The 1950s saw Berta Cardoso enduring difficult times: not only did her mother pass away in 1951, but her son Humberto died tragically in Mozambique in 1959. As she mourned these two important personal losses, she gradually abandoned the theater stage and concentrated on her appearances at fado houses. Television arrived in Portugal around 1957, soon becoming a powerful medium for the divulgation of fado, and of course, Cardoso was prominently featured on television shows until her definitive retirement in 1982.

From left to right: Berta Cardoso, Lina Maria Alves, Alfredo Marceneiro, and Portuguese guitarist Acácio Gomes.

Cardoso had a very acute poetic sensibility, as demonstrated by her constant concern with the quality of the lyrics of her songs. Mostly written by acclaimed fado poets such as João Linhares Barbosa, Armando Neves, Joaquim Frederico de Brito, and Luís da Silva Gouveia, her songs underwent periodic lyrical modifications: “Any artist always feels a constant need to update his or her repertoire,” she once reflected. “Of course, people still request my old hits, and so do the record companies. But that is not enough. I would not like to be accused of tiring off my audience, and so I strive to update my repertoire as much as possible” (2). These are words of wisdom spoken by a cultivated woman who understood the importance of the relationship between an artist and the audience, one of the secrets of her prolonged success.

Berta Cardoso was a witty woman, both on and offstage: she enjoyed impersonating other artists and was a hard-working professional who always knew how to please the people that flocked to see her shows. Her death in July of 1997 left us without one of the true first ladies of fado, an all-around entertainer that has become an icon of Portuguese music at large. Her voice, preserved in her numerous records for posterity, sounds as thrilling now as it did when she cut them: it still transmits a whole palette of complex feelings that range from the sadness and saudade of loss to the joy of everyday life. Berta Cardoso, that “fadista with tears in her voice” (3) undoubtedly remains one of the all-time heroines of fado.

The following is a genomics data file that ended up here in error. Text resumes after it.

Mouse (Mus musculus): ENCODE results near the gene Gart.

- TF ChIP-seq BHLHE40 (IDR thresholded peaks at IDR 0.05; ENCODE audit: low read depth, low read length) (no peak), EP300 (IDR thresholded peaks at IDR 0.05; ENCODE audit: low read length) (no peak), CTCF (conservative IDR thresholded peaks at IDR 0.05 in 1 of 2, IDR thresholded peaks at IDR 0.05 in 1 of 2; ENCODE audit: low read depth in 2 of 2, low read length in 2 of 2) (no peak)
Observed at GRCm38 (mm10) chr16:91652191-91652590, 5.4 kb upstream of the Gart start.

Acknowledgments: This article would never have been possible without the kindness and cooperation of my good friend Ofélia Pereira, who knew Berta Cardoso in life and owns an impressive collection of memorabilia related to the great fadista. She graciously sent me the catalog of the exhibition Berta Cardoso, 1911-1997, held at Lisbon’s Museu do Fado in 2006, and I am indebted to her for that.

Links: For more information on Berta Cardoso, please visit Ofélia’s website BertaCardoso.Com, which contains sound clips, pictures, and biographical data both in Portuguese and English. To watch Berta Cardoso videos, please click on the following links:

Cinta Vermelha / Red Ribbon
Noite de São João / Night of St. John
Lés a Lés - one of her earliest recordings
Fado do Marinheiro / Fado of the Sailor - with Márcia Condessa and Maria Clara
Olhai a Noite / Look at the Night


(1) Canção do Sul. 19th Year, Issue 287. December 1, 1941.

(2) ”Vida artística: Berta Cardoso, uma voz que continua a ouvir-se na noite de Lisboa.” Diário de Notícias. June 23, 1973.

(3) This nickname was coined in Portugal and followed Cardoso to Brazil. See Berta Cardoso, 1911-1997. EGEAC / Museu do Fado, 2006: 30.

Tuesday, March 10, 2009

Mariza Introduces Nashville to the Sounds of Fado at the Symphony Center

By Anton Garcia-Fernandez.

Mariza has embarked on a tour of the United States and Canada that will not be finished until May, and last night she appeared at Nashville’s Schermerhorn Symphony Center. Accompanied by a lineup that included Portuguese guitar, piano, trumpet, classical guitar, bass, and percussion, at the end of her two-hour concert, she got a standing ovation. And deservedly so, because she put on a magnificent show: her mournful voice sang of unrequited love, fate, her childhood, and her homeland, and her backing musicians provided the perfect accompaniment. For many, it was an evening of discovery; for others (and there were definitely many Brazilian and Portuguese immigrants in the audience) it was a unique chance to enjoy the music of one of the foremost names in present-day fado.